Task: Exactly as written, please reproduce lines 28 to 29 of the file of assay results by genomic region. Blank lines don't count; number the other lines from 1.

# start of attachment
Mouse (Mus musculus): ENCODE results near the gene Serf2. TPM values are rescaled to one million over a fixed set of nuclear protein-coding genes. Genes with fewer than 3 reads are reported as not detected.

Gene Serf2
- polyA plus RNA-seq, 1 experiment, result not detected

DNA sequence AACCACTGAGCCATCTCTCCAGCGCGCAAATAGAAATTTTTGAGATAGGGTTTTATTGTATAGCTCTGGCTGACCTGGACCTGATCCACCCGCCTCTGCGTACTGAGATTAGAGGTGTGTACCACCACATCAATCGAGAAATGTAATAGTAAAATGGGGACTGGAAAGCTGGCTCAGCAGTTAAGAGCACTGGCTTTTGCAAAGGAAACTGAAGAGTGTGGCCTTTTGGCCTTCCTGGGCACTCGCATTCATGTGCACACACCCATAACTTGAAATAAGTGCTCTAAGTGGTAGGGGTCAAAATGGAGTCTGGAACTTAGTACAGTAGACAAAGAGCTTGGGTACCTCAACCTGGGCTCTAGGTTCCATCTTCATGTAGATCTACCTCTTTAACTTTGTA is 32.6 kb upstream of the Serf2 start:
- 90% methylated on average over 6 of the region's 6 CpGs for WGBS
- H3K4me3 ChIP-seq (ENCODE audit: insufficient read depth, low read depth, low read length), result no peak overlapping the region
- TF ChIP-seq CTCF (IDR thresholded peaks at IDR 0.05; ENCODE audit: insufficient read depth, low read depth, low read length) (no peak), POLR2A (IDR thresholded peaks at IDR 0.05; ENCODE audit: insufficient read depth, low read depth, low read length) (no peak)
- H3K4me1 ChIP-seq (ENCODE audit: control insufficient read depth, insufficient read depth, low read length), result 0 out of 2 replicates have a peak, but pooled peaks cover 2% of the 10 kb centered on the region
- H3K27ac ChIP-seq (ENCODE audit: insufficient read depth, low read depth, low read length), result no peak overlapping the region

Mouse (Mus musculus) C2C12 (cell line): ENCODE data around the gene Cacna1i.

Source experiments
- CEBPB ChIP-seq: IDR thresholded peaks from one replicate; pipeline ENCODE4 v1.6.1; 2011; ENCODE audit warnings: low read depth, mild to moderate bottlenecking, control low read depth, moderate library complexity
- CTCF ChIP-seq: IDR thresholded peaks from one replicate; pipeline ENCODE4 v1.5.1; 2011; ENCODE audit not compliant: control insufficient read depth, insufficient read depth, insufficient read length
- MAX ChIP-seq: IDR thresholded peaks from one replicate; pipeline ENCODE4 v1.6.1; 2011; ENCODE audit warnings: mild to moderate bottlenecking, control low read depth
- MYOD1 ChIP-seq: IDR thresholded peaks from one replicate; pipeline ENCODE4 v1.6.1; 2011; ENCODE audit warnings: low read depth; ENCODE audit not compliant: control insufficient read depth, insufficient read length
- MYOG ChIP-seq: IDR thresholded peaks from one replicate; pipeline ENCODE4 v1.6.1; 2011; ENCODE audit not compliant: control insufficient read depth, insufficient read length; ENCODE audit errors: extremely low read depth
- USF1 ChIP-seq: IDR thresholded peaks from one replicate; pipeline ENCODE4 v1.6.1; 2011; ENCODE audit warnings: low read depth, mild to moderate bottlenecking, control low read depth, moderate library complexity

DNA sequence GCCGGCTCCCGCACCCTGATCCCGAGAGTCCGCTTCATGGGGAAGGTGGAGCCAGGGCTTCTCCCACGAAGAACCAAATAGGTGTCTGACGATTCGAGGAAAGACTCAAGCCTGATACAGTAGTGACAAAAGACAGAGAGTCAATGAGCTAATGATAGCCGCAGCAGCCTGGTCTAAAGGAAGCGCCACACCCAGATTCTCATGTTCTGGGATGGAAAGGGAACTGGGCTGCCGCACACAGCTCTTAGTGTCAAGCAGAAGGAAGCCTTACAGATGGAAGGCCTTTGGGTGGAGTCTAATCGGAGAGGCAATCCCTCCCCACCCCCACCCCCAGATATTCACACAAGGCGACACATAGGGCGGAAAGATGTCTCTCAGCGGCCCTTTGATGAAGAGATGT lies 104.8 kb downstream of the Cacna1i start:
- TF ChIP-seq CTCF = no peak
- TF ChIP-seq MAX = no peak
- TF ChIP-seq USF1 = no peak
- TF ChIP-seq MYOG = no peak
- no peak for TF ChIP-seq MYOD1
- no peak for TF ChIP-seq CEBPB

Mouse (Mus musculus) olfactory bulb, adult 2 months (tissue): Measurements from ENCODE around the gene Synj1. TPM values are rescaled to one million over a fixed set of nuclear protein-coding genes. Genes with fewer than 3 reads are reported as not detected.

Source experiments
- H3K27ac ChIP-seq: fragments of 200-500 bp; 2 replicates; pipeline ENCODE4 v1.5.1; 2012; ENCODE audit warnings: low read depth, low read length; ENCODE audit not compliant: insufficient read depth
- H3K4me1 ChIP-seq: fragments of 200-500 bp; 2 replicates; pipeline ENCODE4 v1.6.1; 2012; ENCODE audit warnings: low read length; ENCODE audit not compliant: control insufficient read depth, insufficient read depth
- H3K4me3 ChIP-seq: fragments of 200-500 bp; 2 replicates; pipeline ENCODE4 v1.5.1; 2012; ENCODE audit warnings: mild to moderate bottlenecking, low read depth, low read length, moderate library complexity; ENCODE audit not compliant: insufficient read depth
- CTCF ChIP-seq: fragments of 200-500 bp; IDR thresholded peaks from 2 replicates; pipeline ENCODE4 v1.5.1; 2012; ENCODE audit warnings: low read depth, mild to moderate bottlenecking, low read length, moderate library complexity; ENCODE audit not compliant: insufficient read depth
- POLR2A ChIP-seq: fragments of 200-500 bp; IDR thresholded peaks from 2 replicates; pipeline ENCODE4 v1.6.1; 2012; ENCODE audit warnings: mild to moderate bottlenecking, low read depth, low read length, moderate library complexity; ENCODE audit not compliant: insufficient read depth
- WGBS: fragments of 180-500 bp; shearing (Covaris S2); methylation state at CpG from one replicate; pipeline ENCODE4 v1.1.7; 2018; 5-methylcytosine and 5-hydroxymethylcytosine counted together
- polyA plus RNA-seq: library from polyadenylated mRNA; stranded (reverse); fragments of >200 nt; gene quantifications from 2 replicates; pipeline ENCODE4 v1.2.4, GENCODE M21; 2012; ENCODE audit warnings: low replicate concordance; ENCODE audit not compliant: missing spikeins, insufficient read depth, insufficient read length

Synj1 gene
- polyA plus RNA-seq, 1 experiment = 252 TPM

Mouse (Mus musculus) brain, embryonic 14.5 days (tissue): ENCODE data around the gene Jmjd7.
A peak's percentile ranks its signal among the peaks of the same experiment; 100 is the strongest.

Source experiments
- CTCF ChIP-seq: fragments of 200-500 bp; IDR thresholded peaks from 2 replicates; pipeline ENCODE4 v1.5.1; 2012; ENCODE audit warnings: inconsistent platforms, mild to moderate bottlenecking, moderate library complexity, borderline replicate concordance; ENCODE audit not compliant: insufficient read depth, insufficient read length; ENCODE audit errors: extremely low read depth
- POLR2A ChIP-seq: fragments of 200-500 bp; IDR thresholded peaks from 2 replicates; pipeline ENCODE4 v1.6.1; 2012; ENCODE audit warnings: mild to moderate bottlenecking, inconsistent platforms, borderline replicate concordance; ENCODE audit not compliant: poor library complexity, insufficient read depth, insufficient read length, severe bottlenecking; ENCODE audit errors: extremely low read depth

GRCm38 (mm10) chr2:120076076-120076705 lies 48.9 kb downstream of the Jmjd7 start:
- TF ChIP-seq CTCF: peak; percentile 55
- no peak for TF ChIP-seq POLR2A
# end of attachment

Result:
- H3K4me1 ChIP-seq: fragments of 200-500 bp; 2 replicates; pipeline ENCODE4 v1.6.1; 2012; ENCODE audit warnings: low read length; ENCODE audit not compliant: control insufficient read depth, insufficient read depth
- H3K4me3 ChIP-seq: fragments of 200-500 bp; 2 replicates; pipeline ENCODE4 v1.5.1; 2012; ENCODE audit warnings: mild to moderate bottlenecking, low read depth, low read length, moderate library complexity; ENCODE audit not compliant: insufficient read depth